Of course, that's the optimal scenario. In reality, there are many possible errors that can occur in the signal between its transmission and its reception - it's a radio signal, after all, and, just as a cell phone will drop a call when the signal is too weak or distorted, GPS can be subject to similar challenges. For example, the speed of light is constant in a vacuum, but it will vary slightly as it goes through the air, and especially through clouds. There are a number of ways that GPS can correct for these errors. These techniques include observing as many signals as possible as often as possible, and clever processing algorithms. What's more, the civilian and military services provided by GPS vary greatly in accuracy. The civilian system was even "dithered" to produce inaccurate results for many years - a process called "selective availability", or "SA". SA is now turned off, and accuracy to a few meters is possible even with relatively inexpensive products.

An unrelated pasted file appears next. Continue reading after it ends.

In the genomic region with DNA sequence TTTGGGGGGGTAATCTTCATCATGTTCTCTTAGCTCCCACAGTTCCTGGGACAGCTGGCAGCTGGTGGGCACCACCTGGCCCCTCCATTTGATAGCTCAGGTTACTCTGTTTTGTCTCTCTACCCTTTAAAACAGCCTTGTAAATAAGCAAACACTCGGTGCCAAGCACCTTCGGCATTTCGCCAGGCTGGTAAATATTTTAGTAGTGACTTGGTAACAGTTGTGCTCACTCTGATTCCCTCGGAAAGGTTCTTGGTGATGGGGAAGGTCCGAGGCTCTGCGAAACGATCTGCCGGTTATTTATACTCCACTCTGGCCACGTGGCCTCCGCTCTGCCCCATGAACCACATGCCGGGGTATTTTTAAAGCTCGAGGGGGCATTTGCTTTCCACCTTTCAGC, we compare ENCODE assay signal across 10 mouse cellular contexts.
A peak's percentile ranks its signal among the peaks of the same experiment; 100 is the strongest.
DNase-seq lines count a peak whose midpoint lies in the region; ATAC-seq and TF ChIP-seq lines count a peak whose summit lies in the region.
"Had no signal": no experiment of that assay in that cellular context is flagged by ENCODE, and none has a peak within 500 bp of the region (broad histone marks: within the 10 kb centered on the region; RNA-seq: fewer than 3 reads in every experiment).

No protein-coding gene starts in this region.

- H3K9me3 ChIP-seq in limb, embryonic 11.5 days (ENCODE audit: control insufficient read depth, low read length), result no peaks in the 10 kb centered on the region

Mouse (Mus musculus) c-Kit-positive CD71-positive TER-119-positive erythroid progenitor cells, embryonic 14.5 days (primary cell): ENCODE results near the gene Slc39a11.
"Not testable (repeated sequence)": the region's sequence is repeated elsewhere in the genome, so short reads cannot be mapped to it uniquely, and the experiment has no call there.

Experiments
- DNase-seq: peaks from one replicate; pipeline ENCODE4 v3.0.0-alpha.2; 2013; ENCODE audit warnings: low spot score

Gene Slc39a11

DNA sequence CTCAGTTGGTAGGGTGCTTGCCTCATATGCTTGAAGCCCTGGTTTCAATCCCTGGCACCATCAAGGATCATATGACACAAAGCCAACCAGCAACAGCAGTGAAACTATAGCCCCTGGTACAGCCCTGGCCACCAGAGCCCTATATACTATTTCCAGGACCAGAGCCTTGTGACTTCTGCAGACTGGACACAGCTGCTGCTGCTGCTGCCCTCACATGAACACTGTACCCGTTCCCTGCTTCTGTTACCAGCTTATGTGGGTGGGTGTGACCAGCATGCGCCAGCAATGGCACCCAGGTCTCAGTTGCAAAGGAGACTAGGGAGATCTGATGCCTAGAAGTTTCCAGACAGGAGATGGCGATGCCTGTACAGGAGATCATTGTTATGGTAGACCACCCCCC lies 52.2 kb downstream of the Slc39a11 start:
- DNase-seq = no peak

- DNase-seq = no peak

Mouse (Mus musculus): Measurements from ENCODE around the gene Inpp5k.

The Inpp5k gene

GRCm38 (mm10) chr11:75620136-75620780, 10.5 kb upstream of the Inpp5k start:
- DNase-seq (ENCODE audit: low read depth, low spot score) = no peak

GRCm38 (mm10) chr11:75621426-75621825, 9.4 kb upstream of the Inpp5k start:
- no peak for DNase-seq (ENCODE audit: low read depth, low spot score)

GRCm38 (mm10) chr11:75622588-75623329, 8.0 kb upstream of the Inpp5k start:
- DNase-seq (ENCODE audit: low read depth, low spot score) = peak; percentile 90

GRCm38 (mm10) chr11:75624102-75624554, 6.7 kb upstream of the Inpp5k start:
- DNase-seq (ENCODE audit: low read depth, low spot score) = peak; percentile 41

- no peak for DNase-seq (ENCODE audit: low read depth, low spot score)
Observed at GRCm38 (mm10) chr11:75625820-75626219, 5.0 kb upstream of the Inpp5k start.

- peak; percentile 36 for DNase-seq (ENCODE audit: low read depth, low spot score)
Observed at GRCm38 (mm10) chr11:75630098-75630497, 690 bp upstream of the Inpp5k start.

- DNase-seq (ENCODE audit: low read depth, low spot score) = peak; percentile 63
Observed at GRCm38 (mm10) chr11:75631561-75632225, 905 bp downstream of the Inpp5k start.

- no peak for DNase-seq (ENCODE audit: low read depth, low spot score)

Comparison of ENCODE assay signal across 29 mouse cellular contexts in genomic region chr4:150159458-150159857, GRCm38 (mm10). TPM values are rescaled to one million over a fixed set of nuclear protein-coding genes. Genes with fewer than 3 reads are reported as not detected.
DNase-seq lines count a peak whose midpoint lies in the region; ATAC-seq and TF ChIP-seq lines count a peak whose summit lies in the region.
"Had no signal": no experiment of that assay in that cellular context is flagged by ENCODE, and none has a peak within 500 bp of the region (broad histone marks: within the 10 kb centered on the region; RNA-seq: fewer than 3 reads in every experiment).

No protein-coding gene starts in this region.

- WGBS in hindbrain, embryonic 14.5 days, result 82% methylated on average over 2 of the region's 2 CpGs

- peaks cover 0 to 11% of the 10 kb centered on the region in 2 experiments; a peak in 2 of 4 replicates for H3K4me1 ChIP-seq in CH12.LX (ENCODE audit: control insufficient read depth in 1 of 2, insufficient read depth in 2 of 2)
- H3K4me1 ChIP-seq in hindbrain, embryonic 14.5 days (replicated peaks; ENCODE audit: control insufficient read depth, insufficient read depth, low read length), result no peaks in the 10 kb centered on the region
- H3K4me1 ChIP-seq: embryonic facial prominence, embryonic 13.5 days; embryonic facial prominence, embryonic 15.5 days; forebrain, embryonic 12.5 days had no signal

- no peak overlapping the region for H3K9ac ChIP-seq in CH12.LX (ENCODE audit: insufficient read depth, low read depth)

There are some excellent tutorials located at Trimble and Garmin. The leading publication on GPS is GPSWorld. The official GPS sites are (among others) http://tycho.usno.navy.mil/gps.html and http://www.af.mil/factsheets/factsheet.asp?fsID=119, and you'll find lots of other information on GPS on the Web.
There's an excellent chance that, if you don't already, you'll own a handheld GPS device in the future; such capability might even be built into your cell phone or car (as is already the case with GM's OnStar service). Keep in mind, though, that GPS requires a clear view of the sky. The signals from the satellites are so weak that they can't penetrate solid objects like buildings. But, no matter - GPS is now so accurate and so inexpensive that its value and utility will continue to spread to a vast array of applications around the globe.
Copyright 2003 by Farpoint Group - All rights reserved.